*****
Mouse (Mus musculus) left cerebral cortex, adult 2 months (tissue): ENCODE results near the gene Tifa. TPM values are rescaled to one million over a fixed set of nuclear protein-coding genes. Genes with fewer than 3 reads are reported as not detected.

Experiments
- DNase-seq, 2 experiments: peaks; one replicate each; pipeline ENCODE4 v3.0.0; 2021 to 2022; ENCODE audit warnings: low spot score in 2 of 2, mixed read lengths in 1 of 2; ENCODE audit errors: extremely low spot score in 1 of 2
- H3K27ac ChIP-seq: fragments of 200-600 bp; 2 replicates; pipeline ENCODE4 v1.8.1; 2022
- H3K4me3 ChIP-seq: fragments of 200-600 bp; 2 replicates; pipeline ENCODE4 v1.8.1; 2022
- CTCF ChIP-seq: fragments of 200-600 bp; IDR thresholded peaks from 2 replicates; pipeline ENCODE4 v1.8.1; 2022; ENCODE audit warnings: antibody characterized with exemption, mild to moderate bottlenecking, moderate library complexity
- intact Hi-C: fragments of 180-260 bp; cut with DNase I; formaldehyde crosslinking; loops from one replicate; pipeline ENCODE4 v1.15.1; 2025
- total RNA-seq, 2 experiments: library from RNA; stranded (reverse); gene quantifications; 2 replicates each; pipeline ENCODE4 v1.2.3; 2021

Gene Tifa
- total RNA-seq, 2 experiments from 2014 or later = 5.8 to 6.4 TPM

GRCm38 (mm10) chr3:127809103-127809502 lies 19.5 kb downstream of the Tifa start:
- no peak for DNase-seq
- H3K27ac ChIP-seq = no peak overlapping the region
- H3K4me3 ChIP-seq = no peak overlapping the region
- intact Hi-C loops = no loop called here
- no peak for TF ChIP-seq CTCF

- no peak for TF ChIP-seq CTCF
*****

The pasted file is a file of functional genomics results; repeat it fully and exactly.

Mouse (Mus musculus) left cerebral cortex, adult 2 months (tissue): ENCODE results near the gene Tifa. TPM values are rescaled to one million over a fixed set of nuclear protein-coding genes. Genes with fewer than 3 reads are reported as not detected.

Experiments
- DNase-seq, 2 experiments: peaks; one replicate each; pipeline ENCODE4 v3.0.0; 2021 to 2022; ENCODE audit warnings: low spot score in 2 of 2, mixed read lengths in 1 of 2; ENCODE audit errors: extremely low spot score in 1 of 2
- H3K27ac ChIP-seq: fragments of 200-600 bp; 2 replicates; pipeline ENCODE4 v1.8.1; 2022
- H3K4me3 ChIP-seq: fragments of 200-600 bp; 2 replicates; pipeline ENCODE4 v1.8.1; 2022
- CTCF ChIP-seq: fragments of 200-600 bp; IDR thresholded peaks from 2 replicates; pipeline ENCODE4 v1.8.1; 2022; ENCODE audit warnings: antibody characterized with exemption, mild to moderate bottlenecking, moderate library complexity
- intact Hi-C: fragments of 180-260 bp; cut with DNase I; formaldehyde crosslinking; loops from one replicate; pipeline ENCODE4 v1.15.1; 2025
- total RNA-seq, 2 experiments: library from RNA; stranded (reverse); gene quantifications; 2 replicates each; pipeline ENCODE4 v1.2.3; 2021

Gene Tifa
- total RNA-seq, 2 experiments from 2014 or later = 5.8 to 6.4 TPM

GRCm38 (mm10) chr3:127809103-127809502 lies 19.5 kb downstream of the Tifa start:
- no peak for DNase-seq
- H3K27ac ChIP-seq = no peak overlapping the region
- H3K4me3 ChIP-seq = no peak overlapping the region
- intact Hi-C loops = no loop called here
- no peak for TF ChIP-seq CTCF

- no peak for TF ChIP-seq CTCF